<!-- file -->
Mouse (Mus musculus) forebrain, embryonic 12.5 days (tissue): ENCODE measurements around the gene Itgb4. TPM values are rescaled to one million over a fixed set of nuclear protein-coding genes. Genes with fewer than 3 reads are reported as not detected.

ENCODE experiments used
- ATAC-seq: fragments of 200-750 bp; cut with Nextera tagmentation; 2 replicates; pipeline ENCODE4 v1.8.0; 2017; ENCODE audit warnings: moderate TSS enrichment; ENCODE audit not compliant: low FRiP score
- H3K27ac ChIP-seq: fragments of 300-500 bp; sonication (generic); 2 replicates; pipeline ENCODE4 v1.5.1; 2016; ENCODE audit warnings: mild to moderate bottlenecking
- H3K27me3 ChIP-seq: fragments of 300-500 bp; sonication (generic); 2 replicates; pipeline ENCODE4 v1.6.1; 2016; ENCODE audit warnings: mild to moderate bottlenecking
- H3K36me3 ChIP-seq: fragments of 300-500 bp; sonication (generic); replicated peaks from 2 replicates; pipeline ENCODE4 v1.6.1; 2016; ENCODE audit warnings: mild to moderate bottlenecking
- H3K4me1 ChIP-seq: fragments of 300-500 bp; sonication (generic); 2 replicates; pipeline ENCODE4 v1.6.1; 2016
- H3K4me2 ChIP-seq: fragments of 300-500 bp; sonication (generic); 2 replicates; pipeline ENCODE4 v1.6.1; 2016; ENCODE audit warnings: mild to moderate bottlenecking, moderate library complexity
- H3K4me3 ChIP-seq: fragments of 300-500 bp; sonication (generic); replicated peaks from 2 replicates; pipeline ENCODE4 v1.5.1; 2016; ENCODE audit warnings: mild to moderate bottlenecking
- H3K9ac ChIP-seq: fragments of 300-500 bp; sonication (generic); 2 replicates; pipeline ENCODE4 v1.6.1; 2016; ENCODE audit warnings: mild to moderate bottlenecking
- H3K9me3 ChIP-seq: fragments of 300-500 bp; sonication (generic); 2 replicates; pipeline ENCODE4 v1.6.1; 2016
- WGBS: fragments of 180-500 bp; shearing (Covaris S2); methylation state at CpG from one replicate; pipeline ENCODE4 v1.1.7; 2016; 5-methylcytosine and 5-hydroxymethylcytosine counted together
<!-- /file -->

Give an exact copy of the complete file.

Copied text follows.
Mouse (Mus musculus) forebrain, embryonic 12.5 days (tissue): ENCODE measurements around the gene Itgb4. TPM values are rescaled to one million over a fixed set of nuclear protein-coding genes. Genes with fewer than 3 reads are reported as not detected.

ENCODE experiments used
- ATAC-seq: fragments of 200-750 bp; cut with Nextera tagmentation; 2 replicates; pipeline ENCODE4 v1.8.0; 2017; ENCODE audit warnings: moderate TSS enrichment; ENCODE audit not compliant: low FRiP score
- H3K27ac ChIP-seq: fragments of 300-500 bp; sonication (generic); 2 replicates; pipeline ENCODE4 v1.5.1; 2016; ENCODE audit warnings: mild to moderate bottlenecking
- H3K27me3 ChIP-seq: fragments of 300-500 bp; sonication (generic); 2 replicates; pipeline ENCODE4 v1.6.1; 2016; ENCODE audit warnings: mild to moderate bottlenecking
- H3K36me3 ChIP-seq: fragments of 300-500 bp; sonication (generic); replicated peaks from 2 replicates; pipeline ENCODE4 v1.6.1; 2016; ENCODE audit warnings: mild to moderate bottlenecking
- H3K4me1 ChIP-seq: fragments of 300-500 bp; sonication (generic); 2 replicates; pipeline ENCODE4 v1.6.1; 2016
- H3K4me2 ChIP-seq: fragments of 300-500 bp; sonication (generic); 2 replicates; pipeline ENCODE4 v1.6.1; 2016; ENCODE audit warnings: mild to moderate bottlenecking, moderate library complexity
- H3K4me3 ChIP-seq: fragments of 300-500 bp; sonication (generic); replicated peaks from 2 replicates; pipeline ENCODE4 v1.5.1; 2016; ENCODE audit warnings: mild to moderate bottlenecking
- H3K9ac ChIP-seq: fragments of 300-500 bp; sonication (generic); 2 replicates; pipeline ENCODE4 v1.6.1; 2016; ENCODE audit warnings: mild to moderate bottlenecking
- H3K9me3 ChIP-seq: fragments of 300-500 bp; sonication (generic); 2 replicates; pipeline ENCODE4 v1.6.1; 2016
- WGBS: fragments of 180-500 bp; shearing (Covaris S2); methylation state at CpG from one replicate; pipeline ENCODE4 v1.1.7; 2016; 5-methylcytosine and 5-hydroxymethylcytosine counted together